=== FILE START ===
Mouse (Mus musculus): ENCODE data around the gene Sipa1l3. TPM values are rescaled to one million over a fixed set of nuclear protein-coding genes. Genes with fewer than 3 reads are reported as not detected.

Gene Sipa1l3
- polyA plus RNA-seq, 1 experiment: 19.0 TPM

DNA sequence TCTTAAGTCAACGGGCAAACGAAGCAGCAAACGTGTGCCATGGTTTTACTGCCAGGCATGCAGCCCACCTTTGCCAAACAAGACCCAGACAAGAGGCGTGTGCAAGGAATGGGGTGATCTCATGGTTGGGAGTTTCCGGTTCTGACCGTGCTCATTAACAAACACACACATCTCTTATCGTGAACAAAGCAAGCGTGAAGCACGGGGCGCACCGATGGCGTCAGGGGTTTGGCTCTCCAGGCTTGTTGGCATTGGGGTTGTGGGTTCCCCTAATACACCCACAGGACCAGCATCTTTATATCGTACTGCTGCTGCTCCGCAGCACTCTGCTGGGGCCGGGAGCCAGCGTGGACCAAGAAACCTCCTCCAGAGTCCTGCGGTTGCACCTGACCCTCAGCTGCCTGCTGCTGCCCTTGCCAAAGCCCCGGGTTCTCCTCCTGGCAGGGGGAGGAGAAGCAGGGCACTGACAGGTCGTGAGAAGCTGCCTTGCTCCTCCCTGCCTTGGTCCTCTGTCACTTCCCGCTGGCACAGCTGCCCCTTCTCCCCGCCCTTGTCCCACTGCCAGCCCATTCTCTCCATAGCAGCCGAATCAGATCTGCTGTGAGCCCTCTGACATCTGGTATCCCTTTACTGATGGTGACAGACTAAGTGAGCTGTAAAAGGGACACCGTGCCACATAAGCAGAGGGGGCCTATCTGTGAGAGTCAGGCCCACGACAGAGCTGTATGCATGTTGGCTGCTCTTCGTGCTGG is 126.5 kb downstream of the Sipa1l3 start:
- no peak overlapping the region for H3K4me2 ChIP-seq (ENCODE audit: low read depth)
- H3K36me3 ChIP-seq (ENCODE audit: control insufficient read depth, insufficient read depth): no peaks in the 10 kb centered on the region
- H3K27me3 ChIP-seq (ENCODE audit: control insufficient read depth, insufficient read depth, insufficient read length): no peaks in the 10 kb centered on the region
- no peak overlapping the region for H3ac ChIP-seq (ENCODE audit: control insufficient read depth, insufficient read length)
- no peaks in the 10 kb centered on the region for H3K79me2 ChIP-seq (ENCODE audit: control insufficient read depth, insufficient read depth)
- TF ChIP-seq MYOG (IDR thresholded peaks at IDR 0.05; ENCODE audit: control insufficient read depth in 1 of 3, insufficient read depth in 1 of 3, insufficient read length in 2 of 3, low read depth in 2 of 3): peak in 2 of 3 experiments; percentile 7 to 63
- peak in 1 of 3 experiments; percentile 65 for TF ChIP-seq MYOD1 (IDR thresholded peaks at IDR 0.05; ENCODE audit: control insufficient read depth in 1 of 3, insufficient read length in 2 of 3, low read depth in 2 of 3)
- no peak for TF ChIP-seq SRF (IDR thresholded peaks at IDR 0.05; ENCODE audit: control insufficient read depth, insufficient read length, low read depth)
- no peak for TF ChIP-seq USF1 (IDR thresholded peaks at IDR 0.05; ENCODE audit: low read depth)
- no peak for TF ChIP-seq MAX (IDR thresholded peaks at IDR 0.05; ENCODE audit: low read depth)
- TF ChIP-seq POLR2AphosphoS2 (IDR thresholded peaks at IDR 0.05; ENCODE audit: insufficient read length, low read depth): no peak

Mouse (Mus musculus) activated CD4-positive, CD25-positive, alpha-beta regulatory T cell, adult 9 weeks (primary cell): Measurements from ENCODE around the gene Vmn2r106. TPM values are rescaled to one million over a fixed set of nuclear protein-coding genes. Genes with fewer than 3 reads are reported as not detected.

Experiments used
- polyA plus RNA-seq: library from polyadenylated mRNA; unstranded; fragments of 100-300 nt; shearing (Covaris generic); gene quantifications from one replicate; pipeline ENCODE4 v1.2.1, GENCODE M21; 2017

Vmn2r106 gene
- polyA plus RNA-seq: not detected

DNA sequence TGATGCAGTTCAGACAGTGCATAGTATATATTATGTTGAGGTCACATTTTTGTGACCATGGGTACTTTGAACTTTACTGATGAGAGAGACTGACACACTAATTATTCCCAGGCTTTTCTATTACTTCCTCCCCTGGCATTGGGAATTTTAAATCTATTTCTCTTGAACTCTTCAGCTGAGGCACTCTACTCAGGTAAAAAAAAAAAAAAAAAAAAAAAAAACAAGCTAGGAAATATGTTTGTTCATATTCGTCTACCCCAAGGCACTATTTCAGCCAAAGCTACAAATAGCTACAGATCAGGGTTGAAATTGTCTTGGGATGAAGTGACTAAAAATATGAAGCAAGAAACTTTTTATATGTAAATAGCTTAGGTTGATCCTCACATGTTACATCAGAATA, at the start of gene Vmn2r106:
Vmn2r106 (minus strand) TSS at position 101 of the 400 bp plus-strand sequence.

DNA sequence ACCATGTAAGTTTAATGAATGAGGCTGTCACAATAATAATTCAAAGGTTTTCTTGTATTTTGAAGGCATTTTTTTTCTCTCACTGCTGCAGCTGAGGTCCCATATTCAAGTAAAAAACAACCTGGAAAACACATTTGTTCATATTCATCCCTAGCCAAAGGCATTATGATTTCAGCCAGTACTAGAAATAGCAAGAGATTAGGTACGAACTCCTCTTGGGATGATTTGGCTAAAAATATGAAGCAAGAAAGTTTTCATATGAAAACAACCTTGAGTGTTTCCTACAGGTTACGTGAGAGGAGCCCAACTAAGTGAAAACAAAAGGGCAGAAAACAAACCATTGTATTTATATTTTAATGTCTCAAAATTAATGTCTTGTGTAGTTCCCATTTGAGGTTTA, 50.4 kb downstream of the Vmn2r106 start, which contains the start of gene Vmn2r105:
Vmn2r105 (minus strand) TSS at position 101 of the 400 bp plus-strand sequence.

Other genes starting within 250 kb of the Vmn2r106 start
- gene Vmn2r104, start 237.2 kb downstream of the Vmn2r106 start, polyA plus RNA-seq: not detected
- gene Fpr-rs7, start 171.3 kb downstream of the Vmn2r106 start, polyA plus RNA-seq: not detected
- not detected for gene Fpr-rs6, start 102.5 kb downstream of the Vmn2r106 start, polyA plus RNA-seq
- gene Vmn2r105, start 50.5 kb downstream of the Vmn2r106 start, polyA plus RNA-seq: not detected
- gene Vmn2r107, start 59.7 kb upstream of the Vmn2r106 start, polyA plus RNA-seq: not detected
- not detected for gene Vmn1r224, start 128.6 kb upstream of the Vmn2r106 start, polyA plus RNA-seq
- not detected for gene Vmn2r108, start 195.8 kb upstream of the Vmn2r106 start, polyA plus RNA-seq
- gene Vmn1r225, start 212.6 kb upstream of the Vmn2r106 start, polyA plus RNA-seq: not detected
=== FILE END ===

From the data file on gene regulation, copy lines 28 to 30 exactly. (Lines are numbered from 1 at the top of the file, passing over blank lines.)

- not detected for gene Fpr-rs6, start 102.5 kb downstream of the Vmn2r106 start, polyA plus RNA-seq
- gene Vmn2r105, start 50.5 kb downstream of the Vmn2r106 start, polyA plus RNA-seq: not detected
- gene Vmn2r107, start 59.7 kb upstream of the Vmn2r106 start, polyA plus RNA-seq: not detected